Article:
Here are 10 famous alcoholic authors and their favourite beverages:
(September 30th 1924 – August 25th 1984)
Capote was a prolific writer of short stories, novels, plays and nonfiction, whose accomplishments include at least 20 films and television dramas having been produced from his works. He was a notorious heavy drinker. While writing In Cold Blood, Capote would allegedly have a double martini before lunch, another with lunch and a stinger after. Capote’s heavy drinking was to continue. He died aged 59 from liver cancer.
Favourite Beverage: Martini (double)/Screwdriver
Bukowski was a novelist, poet and short-story writer, who is regarded as being the ‘laureate of American lowlife’. He started drinking at 13 and never looked back. In his younger years he was a bar frequenter, but in later years he preferred to drink at home. Though by his own admission he suffered three hundred hangovers a year, Bukowski never quit the habit. Despite this excess he lived to 73.
Favourite Beverage: Whiskey
Dorothy Parker was renowned for her sardonic wit and writing abilities. A lifelong heavy drinker, she once famously said about her favourite drink martini: ‘I like to have a martini, Two at the very most. After three I’m under the table, After four I’m under my host.’ Little has been documented about Parker’s drinking habits, perhaps because as a woman her alcohol excess was never glorified.
Favourite Beverage: Martini
American novelist, writer, poet and artist Jack Kerouac was a member of the Beat Generation that also included William S. Burroughs and Allen Ginsberg. Kerouac was a very heavy drinker. The author was acutely aware of his drinking problem, often expressing a desire to quit or at least moderate his habit. In his book, Big Sur, Kerouac wrote, ‘Don’t drink to get drunk. Drink to enjoy life.’
Favourite Beverage: Margarita
Irish novelist and poet James Augustine Aloysius Joyce is regarded as one of the most influential writers of the modernist avant-garde. Joyce was a notorious binge drinker, who was adamant that he could not write as well without the aid of alcohol. During his time living in Paris Joyce was a drinking buddy of Ernest Hemingway. The slightly-built Joyce was said to often start bar fights and then hide behind the much bigger Hemingway.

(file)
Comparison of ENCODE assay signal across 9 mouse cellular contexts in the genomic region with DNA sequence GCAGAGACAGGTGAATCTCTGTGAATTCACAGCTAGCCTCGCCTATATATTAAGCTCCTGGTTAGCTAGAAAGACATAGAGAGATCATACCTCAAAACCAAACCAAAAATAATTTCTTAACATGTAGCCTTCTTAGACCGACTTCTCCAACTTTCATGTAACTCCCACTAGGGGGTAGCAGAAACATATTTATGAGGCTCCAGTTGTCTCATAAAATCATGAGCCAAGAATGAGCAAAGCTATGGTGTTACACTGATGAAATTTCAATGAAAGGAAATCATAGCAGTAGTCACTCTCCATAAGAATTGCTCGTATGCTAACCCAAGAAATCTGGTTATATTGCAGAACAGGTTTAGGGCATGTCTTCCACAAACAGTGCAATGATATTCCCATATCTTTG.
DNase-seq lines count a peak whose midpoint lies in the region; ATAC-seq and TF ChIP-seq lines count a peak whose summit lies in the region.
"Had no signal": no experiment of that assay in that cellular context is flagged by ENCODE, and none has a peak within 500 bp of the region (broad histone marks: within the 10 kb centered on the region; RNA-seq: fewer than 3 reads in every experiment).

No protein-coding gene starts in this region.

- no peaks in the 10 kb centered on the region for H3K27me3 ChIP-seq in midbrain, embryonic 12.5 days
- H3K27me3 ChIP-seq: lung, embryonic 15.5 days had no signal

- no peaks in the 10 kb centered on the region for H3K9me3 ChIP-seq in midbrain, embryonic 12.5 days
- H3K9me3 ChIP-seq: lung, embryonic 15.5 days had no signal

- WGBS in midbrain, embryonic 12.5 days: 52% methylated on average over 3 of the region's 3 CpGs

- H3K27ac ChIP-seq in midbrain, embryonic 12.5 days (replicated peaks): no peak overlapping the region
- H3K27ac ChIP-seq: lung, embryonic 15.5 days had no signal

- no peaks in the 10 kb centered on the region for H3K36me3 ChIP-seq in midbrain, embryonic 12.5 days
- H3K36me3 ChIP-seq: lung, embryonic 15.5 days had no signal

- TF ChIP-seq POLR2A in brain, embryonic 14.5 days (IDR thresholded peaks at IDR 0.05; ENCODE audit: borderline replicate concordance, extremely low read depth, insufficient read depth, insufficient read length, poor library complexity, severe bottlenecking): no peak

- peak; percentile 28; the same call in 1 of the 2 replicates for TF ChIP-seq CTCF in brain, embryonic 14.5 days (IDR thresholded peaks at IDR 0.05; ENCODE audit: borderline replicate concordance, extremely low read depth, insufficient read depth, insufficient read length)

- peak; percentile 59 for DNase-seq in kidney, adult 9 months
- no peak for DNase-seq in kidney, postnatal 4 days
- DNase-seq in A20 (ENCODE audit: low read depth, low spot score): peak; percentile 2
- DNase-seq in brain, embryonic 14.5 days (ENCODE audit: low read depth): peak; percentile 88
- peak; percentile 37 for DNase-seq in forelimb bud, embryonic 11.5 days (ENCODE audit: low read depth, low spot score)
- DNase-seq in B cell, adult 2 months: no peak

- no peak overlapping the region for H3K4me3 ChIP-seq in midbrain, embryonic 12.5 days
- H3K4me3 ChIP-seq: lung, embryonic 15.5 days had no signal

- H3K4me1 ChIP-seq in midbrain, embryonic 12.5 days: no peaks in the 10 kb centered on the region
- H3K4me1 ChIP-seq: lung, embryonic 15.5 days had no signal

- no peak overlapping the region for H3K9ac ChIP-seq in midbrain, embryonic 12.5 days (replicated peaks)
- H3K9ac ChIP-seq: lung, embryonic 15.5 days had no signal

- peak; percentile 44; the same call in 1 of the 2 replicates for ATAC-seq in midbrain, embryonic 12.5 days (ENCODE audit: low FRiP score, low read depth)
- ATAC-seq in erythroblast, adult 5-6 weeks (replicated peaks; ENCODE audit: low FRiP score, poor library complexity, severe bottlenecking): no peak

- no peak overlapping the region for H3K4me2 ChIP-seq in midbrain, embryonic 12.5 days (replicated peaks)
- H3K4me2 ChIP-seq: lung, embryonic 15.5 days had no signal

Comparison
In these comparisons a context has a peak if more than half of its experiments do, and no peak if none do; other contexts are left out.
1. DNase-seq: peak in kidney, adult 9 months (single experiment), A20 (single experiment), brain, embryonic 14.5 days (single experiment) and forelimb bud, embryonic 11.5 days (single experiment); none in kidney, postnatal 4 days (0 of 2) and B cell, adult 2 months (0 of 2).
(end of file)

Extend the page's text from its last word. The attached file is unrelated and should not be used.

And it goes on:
Favourite Beverage: Wine
The father of Gonzo journalism was an iconic figure in the counter-culture. Hunter S. Thompson first became famous internationally for his book, Hells Angels (1967). The author was known for his lifelong heavy use of alcohol. The writer drank a wide range of alcoholic beverages. Never one for the vagaries of waiters, Thompson would typically order 3 to 6 drinks at a time.
Favourite Beverage: Wild Turkey
Ernest Hemingway is remembered as a pillar of American literature, a writer with a unique style, who won both The Pulitzer Prize for Fiction (1953) and The Nobel Prize in Literature (1954). The iconic writer was a notorious drinker for most of his life, though he did not write whilst under the influence. A number of alcohol related quotes have been attributed to Hemingway, including, ‘Always do sober what you said you’d do drunk.’
Favourite Beverage: Mojito
William Cuthbert Faulkner to give his full name is one of the most important writers in American history. A lifelong heavy drinker, Faulkner, in contrast to many writers, liked to write under the influence – a bottle of whiskey, preferably bourbon was generally within arms reach. The author was notorious for his binge drinking and it was fortunate that he had a remarkable capacity for recovery. Faulkner once said, ‘Civilization begins with distillation.’
Favourite Beverage: Whiskey
Scott Fitzgerald was an American author of novels and short stories, who is widely accepted as being one of the greatest writers of the 20th Century. Alcohol and alcoholics hold a prominent place in much of F. Scott Fitzgerald’s writing, which is perhaps not surprising considering the author was an alcoholic from college days to his death from an alcohol related heart attack aged 44.
Favourite Beverage: Gin Rickey
Sometimes referred to as ‘the Chekhov of the suburbs’, John Cheever is recognised as being one of the most important short story writers of the 20th Century. He also wrote four novels. At the height of his literary career Cheever began a 20 year struggle with alcoholism. He did not admit to having a problem with alcohol until he was sent to a rehabilitation centre in 1972. Cheever managed to quit the habit.
Favourite Beverage: Gin
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